So didn’t show my GPU on when started via . I have an and all the (#ROCr / ) stuff installed. It only listed the iGPU by Intel on startup:

[---] OpenCL: Intel GPU 0: Intel(R) UHD Graphics 630 (driver version 23.35.27191.9, device version OpenCL 3.0 NEO, 25561MB, 2556>
[---] libc:  version 2.37

This works however fine when I run boinc manually as user (or clinfo for the matter), and not via systemctl start boinc-client, so I guessed it’s some permission issue. journalctl had the context I was looking for and threw this in the middle of the boinc-client startup:

audit[305157]: AVC avc:  denied  { read write } for  pid=305157 comm="boinc" name="kfd" dev="devtmpfs" ino=532 scontext=system_u:system_r:boinc_t:s0 tcontext=system_u:object_r:hsa_device_t:s0 tclass=chr_file permissive=0

This is SELinux’s charming way of telling me that it blocked read and write access to /dev/kfd (the main compute interface shared by all GPUs, according to the ROCm manual) for the boinc process. Nice. So what most users do now is grumble and disable SELinux, which is kinda a bad idea. The more advanced user does this and calls it a day:

sudo ausearch -c 'boinc' --raw | audit2allow -M boinc
sudo semodule -i boinc.pp

This basically prepares an override policy based on any rejected boinc activity that looks in my case like this:

module boinc 1.0;

require {
	type hsa_device_t;
	type random_device_t;
	type boinc_t;
	class chr_file { ioctl map open read write };

#============= boinc_t ==============
allow boinc_t hsa_device_t:chr_file { ioctl map open read write };
allow boinc_t random_device_t:chr_file write;

Not today though. It left me befuddled with the following output:

libsemanage.semanage_direct_install_info: Overriding boinc module at lower priority 100 with module at priority 400.
Failed to resolve typeattributeset statement at /var/lib/selinux/targeted/tmp/modules/400/boinc/cil:3
Failed to resolve AST
semodule:  Failed!

…and I have no idea why. I also found nothing on Google Search. So to not be DenverCoder9 ( in the future here is what I found out so far:

sudo cat /var/lib/selinux/targeted/tmp/modules/400/boinc/cil | bunzip2 
(typeattributeset cil_gen_require hsa_device_t)
(typeattributeset cil_gen_require random_device_t)
(typeattributeset cil_gen_require boinc_t)
(allow boinc_t hsa_device_t (chr_file (ioctl map open read write)))
(allow boinc_t random_device_t (chr_file (write)))

Apparently it can’t resolve the required typeattributeset boinc_t – which is kinda odd as it exists (see sudo semodule -X 100 --cil -E boinc and the resulting cil file). Frankly this is where SELinux lost me too. I found the man page for boinc_selinux, which is not really known on my Fedora system here, so I may be missing something. It suggests to enable permissive mode for boinc_t (instead of dropping SELinux altogether):

Note: semanage permissive -a boinc_t

can be used to make the process type boinc_t permissive. Permissive process types are not denied access by SELinux. AVC messages will still be generated.

And sure enough on the next restart my AMD GPU became available:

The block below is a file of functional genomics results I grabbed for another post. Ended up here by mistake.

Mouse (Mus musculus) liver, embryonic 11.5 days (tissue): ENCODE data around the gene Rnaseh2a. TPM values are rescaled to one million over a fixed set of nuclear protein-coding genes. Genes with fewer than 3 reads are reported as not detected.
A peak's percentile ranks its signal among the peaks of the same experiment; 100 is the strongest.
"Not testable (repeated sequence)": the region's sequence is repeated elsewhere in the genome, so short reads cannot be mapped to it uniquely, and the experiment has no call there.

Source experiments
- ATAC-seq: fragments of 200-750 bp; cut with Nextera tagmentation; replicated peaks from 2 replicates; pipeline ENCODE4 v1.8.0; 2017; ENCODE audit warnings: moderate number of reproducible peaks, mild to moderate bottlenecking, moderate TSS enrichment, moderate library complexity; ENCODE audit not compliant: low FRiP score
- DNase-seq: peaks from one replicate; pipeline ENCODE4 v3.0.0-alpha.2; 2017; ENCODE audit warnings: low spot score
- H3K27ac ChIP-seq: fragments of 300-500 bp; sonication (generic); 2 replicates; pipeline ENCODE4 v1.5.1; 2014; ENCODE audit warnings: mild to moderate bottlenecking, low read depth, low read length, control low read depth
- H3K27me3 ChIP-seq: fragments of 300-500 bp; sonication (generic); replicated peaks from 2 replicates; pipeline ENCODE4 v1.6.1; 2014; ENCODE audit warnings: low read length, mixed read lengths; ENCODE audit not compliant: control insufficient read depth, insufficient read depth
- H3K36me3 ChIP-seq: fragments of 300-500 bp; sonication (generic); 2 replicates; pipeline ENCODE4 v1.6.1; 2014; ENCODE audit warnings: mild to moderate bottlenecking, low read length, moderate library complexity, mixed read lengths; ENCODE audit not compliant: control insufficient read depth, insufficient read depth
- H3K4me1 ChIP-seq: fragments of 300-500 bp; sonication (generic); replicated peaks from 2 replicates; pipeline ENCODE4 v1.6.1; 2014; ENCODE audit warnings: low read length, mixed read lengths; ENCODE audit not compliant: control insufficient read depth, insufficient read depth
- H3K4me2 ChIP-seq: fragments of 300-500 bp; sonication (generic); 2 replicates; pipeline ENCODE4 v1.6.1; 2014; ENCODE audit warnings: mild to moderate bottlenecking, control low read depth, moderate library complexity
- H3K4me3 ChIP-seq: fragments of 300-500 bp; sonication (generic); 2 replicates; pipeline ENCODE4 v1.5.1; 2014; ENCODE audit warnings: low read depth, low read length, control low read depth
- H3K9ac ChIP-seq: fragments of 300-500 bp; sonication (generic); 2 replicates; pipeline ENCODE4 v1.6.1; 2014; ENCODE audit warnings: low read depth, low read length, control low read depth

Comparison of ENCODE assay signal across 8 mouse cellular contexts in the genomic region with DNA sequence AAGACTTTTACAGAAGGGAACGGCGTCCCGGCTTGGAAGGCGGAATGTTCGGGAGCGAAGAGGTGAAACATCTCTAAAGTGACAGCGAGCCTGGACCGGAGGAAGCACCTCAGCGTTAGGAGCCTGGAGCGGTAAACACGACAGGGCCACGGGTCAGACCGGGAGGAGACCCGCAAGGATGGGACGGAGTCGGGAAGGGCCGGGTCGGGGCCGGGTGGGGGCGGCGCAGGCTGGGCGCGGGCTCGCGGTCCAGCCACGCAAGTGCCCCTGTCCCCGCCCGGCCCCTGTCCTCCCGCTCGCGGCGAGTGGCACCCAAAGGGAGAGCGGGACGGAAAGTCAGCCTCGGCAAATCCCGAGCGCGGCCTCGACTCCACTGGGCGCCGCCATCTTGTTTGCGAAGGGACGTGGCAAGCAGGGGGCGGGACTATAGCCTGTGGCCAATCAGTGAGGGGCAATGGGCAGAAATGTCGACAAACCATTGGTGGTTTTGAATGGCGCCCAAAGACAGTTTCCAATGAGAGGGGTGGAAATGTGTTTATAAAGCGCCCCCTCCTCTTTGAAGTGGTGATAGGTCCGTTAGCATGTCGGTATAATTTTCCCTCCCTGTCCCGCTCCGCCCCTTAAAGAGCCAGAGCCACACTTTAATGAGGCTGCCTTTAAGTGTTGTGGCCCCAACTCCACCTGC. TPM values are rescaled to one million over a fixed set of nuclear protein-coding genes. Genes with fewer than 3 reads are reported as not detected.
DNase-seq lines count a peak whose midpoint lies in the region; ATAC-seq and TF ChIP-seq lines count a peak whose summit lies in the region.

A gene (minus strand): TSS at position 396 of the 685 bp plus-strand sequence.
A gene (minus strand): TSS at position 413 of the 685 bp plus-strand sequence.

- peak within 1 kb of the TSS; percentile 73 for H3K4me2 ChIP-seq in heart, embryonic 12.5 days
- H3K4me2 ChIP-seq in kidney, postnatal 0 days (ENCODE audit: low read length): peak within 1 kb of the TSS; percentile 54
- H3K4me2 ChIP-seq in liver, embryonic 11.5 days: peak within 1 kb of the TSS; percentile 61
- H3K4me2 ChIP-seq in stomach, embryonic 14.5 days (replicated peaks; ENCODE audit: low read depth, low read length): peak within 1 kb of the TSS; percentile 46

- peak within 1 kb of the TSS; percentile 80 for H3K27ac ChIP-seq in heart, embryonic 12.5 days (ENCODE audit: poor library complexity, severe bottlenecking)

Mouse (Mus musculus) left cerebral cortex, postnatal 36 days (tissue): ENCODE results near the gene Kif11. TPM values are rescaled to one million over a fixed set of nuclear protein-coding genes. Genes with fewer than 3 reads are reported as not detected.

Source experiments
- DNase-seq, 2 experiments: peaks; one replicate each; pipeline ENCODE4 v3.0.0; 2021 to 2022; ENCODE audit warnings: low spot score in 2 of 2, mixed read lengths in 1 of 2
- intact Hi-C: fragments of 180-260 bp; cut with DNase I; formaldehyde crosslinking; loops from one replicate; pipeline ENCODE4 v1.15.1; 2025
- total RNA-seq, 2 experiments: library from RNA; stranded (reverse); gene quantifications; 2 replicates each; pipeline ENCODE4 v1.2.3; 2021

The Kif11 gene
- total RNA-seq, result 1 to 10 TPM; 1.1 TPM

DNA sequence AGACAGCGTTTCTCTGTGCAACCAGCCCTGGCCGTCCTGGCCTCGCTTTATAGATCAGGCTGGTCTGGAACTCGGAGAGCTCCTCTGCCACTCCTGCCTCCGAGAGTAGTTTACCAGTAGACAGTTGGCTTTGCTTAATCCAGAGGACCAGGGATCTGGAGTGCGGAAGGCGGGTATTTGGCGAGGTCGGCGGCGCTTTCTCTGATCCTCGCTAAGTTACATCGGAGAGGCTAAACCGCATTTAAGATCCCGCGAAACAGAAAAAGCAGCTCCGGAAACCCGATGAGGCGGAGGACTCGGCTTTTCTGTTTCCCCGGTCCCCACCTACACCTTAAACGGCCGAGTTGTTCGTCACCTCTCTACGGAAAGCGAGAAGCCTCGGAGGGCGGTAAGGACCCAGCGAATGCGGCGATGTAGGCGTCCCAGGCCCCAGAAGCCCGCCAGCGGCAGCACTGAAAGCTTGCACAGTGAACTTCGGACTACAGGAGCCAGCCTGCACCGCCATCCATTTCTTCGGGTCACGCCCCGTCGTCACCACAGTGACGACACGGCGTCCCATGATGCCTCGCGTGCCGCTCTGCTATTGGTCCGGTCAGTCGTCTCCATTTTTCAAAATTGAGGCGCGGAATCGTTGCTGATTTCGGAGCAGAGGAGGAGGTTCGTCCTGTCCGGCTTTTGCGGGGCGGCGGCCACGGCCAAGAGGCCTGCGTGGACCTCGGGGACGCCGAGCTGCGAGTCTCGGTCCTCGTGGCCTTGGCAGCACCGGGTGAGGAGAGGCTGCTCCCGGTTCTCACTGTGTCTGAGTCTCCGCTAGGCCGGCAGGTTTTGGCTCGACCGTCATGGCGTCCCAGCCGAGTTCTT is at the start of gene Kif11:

[---] OpenCL: AMD/ATI GPU 0: AMD Radeon RX 6700 XT (driver version 3558.0 (HSA1.1,LC), device version OpenCL 2.0, 12272MB, 12272>
[---] OpenCL: Intel GPU 0: Intel(R) UHD Graphics 630 (driver version 23.35.27191.9, device version OpenCL 3.0 NEO, 25561MB, 2556>
[---] libc:  version 2.37

Happy numbers crunching. Mebbe some fix for SELinux crosses my path in the future so I can update this with the proper solution.

It’s that time of the year again. It’s _cold_ outside and I sit at my PC anyway so let’s crunch some numbers to heat up the place:

> Dez 04 11:31:35 morpheus boinc[20347]: 04-Dec-2023 11:31:35 [World Community Grid] Requesting new tasks for CPU
> Dez 04 11:31:37 morpheus boinc[20347]: 04-Dec-2023 11:31:37 [World Community Grid] Scheduler request failed: HTTP service unavailable

Or not. AGAIN? FFS, how long has this migration been going?

Feels like nothing changed compared to last year.

* DNS works: dig +short >
* HTTP works: curl
* The WCG server? Not so much:

<html><body><h1>503 Service Unavailable</h1>
No server is available to handle this request.

Guess I have to look for another project. My patience run dry like the task list.

Trying to eradicate waste from the household is hard! I mean beside obvious stuff, like soap instead of shampoo, it’s literally everywhere. I was just introduced to a more unexpected solution by ‘Dimicator’, who’s work I’m following closely for some years now. Roland suggests waxed cloth even in the fridge and not just for or – a very solution:

He also helpfully explains how to waxed cloth:

No first hand experience on this yet but tbf we’re already _not_ wrapping food in _single use_ plastic anyway. It is intriguing though. I mean people did fine without plastic for food supplies for centuries, no? 🤷

Another night in the verse 🚀

Made some progress on the HUD (I think I need a name for that). It does provide me with some additional informations depending on what I’m doing. The Route Plan e.g. disappears automatically when the destination is reached (yeah yeah the Jump count is off, will fix that eventually).

Same for scan targets – that also reveal bounties (with rewards in Cr so I know if it’s worth the hassle :D).

Really like where this is going.